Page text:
We all know that stories pre-date language, especially that of the written variety. Stories are a means of connecting, and human beings, as solitary as our physical bodies might be, long for connection. Literature connects us. Sharing literature with others, either by writing, reciting, or recommending, is a powerful form of communication that is a brick in the bridge that brings us together.

Literature is not for the great writers alone, nor is it for passionate readers alone. Literature is expression, and we all thrive on expression. We all thrive on the wonders of going places that no one else can go. If you and I read the same passage from the Songs of Solomon, our individual journey is completely unique, and that is extraordinary.  If a high schooler writes an eight-line poem, those eight lines are unique to him or her on a planet of seven billion people. Is there anything more beautiful?

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Trust and Your Ghostwriter of Choice

An award winning biography ghostwritten with Paul Wayne by Mark Graham Communications

An award winning biography ghostwritten with Paul Wayne by Mark Graham Communications

Hillary Clinton didn’t write her own biography.  Neither did John F. Kennedy or Malcolm X.  They hired ghostwriters that they trusted. They hired ghostwriters with tremendous writing skills, yes, but also people who knew how to get the best story from their clients. It takes trust to do either of these.

It is not an easy decision, but it is worth every ounce of energy that you put into finding the right collaborator for your novel, business book, memoir, biography, or self-help book. You have to trust this person enough to share your ideas, your inner most thoughts, your opinions, and even your insecurities.  Make no mistake, it is an intimate experience, also an exhilarating one. At Mark Graham Communications, we have experienced this bonding hundreds of times. You need someone with great writing skills, and you need someone you can trust to create a special working relationship and to create a special book.

To begin, do your research.  Talk to people.  This is, in many ways, a job interview, except that the person you’re interviewing is skilled in an area that you are not.  Don’t be intimidated.  Trust your instincts.  Look for experience. Look for speciality.  A fiction writer might very well be a terrific biographer and vice versa, but these are still different genre requiring different skill sets.  Once you’ve established the potential ghostwriter’s skill level, then you have to judge the viability of the relationship you can build with this person. This is very much a feel thing, but it may also be an area where references can be helpful.  Don’t be afraid to ask for them.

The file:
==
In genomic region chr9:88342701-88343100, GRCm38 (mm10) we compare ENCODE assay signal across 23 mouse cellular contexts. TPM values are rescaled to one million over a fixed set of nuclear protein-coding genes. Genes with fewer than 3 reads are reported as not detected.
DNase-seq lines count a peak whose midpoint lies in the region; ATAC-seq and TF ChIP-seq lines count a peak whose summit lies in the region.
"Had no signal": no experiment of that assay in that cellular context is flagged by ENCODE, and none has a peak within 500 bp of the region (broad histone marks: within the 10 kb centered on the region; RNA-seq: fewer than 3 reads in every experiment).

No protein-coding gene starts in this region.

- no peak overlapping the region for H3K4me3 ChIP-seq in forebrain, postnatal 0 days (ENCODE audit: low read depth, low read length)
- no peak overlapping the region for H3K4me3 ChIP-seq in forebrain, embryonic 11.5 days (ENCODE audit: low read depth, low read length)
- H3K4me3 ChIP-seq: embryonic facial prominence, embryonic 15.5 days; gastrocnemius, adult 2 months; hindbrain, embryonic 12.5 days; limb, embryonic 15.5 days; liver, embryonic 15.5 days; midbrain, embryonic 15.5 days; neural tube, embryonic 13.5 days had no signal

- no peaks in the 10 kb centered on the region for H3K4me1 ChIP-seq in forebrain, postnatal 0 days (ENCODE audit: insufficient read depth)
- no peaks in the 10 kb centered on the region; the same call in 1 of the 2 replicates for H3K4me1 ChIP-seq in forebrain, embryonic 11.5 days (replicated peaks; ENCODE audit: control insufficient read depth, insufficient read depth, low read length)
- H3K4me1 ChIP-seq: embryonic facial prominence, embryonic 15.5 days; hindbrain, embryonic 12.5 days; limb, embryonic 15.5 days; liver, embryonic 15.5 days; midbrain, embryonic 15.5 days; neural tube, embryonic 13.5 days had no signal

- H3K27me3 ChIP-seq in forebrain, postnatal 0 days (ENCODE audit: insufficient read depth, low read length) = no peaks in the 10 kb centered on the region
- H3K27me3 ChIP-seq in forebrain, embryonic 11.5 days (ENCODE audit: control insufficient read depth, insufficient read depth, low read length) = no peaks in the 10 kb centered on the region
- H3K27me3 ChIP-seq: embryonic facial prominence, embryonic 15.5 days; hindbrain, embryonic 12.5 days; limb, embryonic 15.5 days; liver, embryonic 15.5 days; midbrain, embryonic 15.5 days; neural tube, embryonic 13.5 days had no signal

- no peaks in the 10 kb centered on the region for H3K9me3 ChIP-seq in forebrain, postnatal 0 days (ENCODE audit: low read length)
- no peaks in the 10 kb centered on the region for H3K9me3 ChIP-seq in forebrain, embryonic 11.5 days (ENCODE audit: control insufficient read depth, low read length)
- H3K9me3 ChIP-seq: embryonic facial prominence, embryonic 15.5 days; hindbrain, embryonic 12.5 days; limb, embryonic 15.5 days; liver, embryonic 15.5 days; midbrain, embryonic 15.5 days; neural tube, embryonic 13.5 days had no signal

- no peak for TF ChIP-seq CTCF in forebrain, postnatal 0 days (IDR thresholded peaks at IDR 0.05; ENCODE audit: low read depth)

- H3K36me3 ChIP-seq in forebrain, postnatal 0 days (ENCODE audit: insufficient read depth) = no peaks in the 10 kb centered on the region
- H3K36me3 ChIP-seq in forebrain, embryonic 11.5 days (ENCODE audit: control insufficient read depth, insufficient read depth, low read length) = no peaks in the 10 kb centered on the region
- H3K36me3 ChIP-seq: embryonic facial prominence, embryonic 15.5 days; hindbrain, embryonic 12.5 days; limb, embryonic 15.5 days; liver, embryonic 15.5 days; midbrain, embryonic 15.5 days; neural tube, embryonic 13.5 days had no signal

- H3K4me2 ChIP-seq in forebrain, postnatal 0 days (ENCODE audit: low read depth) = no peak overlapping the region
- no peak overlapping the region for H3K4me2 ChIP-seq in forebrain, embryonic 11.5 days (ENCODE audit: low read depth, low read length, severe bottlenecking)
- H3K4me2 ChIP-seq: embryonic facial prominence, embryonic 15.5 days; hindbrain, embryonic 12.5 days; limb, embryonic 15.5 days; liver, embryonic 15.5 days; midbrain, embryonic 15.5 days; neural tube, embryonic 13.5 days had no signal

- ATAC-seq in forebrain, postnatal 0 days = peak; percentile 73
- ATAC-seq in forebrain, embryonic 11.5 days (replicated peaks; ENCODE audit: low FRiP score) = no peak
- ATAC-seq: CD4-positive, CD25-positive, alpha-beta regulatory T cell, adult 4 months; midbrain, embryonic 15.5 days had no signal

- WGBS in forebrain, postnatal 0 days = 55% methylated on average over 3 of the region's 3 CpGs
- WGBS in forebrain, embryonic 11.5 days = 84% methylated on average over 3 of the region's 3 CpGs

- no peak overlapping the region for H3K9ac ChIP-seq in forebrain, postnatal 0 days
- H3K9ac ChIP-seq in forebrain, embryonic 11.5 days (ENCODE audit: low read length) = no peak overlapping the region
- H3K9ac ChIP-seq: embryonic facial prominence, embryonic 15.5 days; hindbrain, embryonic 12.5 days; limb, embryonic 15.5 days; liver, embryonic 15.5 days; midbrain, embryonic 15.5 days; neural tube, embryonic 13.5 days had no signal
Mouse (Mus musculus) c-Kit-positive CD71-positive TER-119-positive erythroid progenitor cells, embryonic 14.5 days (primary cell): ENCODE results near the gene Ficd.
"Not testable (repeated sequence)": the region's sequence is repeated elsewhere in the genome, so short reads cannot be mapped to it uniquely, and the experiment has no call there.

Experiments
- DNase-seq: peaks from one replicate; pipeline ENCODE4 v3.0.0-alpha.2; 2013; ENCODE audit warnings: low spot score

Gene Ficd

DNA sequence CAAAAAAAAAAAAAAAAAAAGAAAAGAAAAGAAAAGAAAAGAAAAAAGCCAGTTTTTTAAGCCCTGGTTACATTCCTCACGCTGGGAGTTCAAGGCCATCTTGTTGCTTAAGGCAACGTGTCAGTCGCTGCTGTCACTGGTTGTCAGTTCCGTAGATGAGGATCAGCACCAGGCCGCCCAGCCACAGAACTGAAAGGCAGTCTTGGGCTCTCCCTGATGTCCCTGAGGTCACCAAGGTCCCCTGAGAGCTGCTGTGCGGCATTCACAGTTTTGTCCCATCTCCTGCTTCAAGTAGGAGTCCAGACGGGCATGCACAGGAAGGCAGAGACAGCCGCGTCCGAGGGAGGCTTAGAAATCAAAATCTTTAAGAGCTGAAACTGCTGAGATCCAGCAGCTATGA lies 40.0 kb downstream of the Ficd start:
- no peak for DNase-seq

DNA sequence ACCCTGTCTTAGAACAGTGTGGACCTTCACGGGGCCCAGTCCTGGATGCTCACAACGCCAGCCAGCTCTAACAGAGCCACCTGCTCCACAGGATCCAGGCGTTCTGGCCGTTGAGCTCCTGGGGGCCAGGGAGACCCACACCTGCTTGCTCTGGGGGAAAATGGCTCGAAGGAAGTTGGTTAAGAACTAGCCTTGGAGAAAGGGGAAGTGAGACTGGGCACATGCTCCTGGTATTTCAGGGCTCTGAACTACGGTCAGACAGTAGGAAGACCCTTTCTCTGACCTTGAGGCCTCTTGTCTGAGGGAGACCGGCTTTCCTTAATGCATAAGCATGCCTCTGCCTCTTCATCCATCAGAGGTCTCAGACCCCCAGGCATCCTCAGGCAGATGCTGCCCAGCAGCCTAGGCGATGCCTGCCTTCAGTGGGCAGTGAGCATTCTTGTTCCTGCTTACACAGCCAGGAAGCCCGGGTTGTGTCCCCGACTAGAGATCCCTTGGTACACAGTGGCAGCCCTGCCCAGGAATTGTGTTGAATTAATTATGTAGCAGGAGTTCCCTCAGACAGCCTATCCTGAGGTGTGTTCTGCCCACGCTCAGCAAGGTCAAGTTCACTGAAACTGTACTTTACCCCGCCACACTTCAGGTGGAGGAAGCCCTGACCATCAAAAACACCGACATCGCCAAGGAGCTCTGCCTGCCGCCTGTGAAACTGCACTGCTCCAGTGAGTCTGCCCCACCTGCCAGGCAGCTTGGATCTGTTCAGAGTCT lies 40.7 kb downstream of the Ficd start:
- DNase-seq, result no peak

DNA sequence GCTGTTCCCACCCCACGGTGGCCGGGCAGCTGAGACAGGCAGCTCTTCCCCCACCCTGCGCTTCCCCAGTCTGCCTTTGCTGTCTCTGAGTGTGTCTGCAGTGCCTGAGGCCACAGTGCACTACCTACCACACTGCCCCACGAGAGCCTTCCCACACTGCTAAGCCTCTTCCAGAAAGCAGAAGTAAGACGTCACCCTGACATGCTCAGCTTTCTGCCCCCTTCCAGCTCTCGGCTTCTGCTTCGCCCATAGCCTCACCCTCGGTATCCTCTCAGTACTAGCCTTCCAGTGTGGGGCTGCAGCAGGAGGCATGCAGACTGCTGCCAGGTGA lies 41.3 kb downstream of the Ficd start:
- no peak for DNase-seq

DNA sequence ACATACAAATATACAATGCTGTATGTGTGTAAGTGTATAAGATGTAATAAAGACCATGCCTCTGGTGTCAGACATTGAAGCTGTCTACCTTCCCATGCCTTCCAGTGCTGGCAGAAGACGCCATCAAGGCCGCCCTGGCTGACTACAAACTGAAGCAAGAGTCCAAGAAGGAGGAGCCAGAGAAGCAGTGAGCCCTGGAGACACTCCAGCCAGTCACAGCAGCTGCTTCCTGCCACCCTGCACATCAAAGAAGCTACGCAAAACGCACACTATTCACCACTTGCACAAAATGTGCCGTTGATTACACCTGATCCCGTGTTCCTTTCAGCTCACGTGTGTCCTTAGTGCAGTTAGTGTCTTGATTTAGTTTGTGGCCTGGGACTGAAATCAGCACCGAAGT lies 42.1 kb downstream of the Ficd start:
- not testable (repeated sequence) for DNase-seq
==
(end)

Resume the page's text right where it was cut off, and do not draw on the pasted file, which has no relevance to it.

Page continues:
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Hiring the Best Ghostwriter for Your Memoir or Biography

This eye-opening memoir from a Vietnam POW was written by Robert Wideman, Cara Lopez Lee and Mark Graham Communications

Your life story deserves the attention and skill of the very best ghostwriter in the country.  Settle for nothing less.  This ghostwriter does not need to live in your home town or home state.  At Mark Graham Communications and Graham Publishing Group, we come to you.  We sit with you. We get to know you. We build a trusting relationship. And then we write a biography or memoir that is deserving of your legacy.

No matter what anyone tells you, the life you have lived is more than a story filled with adventures and obstacles, love and loss, family and friends.  It is more than jobs you’ve worked or the degrees you’ve earned.  It is more than the memories you’ve accrued or the regrets you have. It is more than your successes and your failures.  It is your legacy.  It is the power of all your experiences coming together via the power of the written word.  You do not want to trust your legacy to just anyone.  Find the right collaborator.